building relationships with investors — before you need their money

In contributor editorial, issue one, the update by jayclouseLeave a Comment

by Allie Felix

Almost daily, a request floats through my inbox from a startup seeking guidance on fundraising. The asks run the gamut—reviewing a pitch deck, feedback on the deal structure, or a warm intro to an investor.

So how can the density of capital going into the coastal startup hubs make its way to a promising founder in smaller markets? One way is to build targeted relationships with investors well in advance of needing their money.

Not surprisingly, Embarc Collective‘s annual regional survey cited that 63% of founders in Tampa Bay, FL (our market) said they need better connections to investor prospects—and we’re not alone.

A whopping 80% of all venture capital dollars go to just three coastal states: California, New York and Massachusetts. That leaves an incredible number of compelling investment opportunities on the table in cities all across the United States that have gone largely unidentified.

Some startups have missed the mark on the art of preparing for a round of fundraising, which should come months, even years, ahead of the moment you are ready to ask for a check.

What Mark Suster shared about the nature of investors in his blog post circa 2010 remains true today:

“Invest in lines, not dots.”

Each interaction you have with an investor is a single data point. Over time, investors use multiple “dots” of interaction to draw a line of connectivity that creates a full picture of your ability to execute on your vision.

Instead of being a dot that pops up as a cold email in your investor’s inbox, you can consciously begin creating lines of connectivity from the early stages of your startup’s growth. This means determining who is a relevant investor, figuring out how to get their attention, and learning how to nurture those connections from afar.

who are relevant investors?

To build the right relationships with potential investors, you need to understand who you are targeting and why they are a fit.

Andrew Ackerman, Managing Director of Dreamit Ventures, shares that in the art of prospecting investors, you generally want to build a list of 50-100 relevant prospects before kicking off your round.

Consider sourcing this list through researching fundraising rounds for comparable startups on platforms like AngelList or Crunchbase. This data will reveal the deal size, deal lead, and funds that are active in your space. Armed with this information, you can can build a list of relevant funds who participated, take note of their comparable portfolio companies, and then continue to identify investors who participated in these companies.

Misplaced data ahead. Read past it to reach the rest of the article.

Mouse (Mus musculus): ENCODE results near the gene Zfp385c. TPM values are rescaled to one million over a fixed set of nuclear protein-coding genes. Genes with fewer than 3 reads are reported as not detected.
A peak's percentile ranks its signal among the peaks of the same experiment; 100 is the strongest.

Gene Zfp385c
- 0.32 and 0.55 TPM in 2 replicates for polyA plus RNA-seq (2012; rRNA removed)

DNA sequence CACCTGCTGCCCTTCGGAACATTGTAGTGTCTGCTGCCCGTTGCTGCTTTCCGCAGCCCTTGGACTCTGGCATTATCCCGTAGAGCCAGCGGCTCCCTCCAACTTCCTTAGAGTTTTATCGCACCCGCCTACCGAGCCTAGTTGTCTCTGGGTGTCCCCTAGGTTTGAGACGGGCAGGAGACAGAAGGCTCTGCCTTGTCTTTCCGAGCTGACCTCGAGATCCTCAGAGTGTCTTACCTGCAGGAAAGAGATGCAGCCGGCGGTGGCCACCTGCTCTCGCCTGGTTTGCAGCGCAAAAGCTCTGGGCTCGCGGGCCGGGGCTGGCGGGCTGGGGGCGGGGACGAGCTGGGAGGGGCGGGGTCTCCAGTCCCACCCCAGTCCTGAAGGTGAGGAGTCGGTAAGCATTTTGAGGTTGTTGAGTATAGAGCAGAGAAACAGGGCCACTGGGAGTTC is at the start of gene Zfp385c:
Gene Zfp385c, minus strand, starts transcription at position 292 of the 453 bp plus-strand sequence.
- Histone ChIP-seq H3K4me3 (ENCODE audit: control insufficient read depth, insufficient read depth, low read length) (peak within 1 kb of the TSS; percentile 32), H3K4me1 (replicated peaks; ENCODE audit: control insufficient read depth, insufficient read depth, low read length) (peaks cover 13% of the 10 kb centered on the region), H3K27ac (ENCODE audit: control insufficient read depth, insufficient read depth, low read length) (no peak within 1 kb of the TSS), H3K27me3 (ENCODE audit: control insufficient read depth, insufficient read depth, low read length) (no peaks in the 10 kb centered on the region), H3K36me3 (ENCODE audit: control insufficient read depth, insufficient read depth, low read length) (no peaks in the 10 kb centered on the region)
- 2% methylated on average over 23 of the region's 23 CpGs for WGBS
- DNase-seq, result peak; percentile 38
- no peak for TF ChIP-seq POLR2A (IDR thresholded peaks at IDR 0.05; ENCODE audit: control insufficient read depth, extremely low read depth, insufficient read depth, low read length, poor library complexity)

The cycle continues from there.

Armed with this information, you can determine who is a relevant fit based on the fund thesis around sector, stage, location, and activity, as outlined below:

For example, as a real estate or construction (Urban Tech) startup looking to raise a seed round, you’ll want to target Corigin Ventures, Dreamit Ventures, Brick & Mortar Ventures, Borealis Ventures, or Shadow VC given their specific focus on this sector. You’ll want to be mindful of their portfolio. If the fund has already invested in a direct competitor, they won’t be a fit for you.

If you’re raising a Seed round, you don’t want to reach out to a Growth stage investor. Similarly, if your goal is to raise a Seed round, you’ll need to match your ask with an appropriate level of traction. This is typically a $500k-$3M round size from a mix of early stage VCs and Angel groups.

Do they invest geo-specific or agnostic of location?  More and more, I am seeing investors are eager to find breakout companies building quietly yet diligently with a fraction of the resources as a company in a major market. While some funds deliberately focus on finding these startups—such as Elsewhere Partners, Rise of the Rest, and Hypothesis—most institutional investors are simply starting to take note.

Shai Goldman of Silicon Valley Bank created an open-source document of venture funds as a resource for founders who are raising early stage capital. It’s important to understand how much capital has been deployed in the funds you’re targeting and if the fund is still actively making investments. The more recent the fund was raised, the more capital the VC firm tends to have available for new investments.

**Tactical Takeaway: Build a Twitter list of relevant investors in your industry by mining for the right contacts through Advanced Twitter Search. This list will help flag conversations you should be a part of and keep you up to date on overall industry trends and investment activity.

After you add the target venture funds you’ve identified, you can begin to add the Partners and Principals of those funds. The fact that your list is public is a plus—it’s a subtle nudge that you are aware of these folks as you build your startup, similar to viewing a profile on LinkedIn.

where are relevant investors?

Once you have outlined the profile of your target investor, you can dive into how to build and nurture those relationships from afar.

Simply put, the role of an investor is to find great deals that earn a return. Their role is to meet interesting founders, attend relevant industry events, learn about emerging technology…you get the point.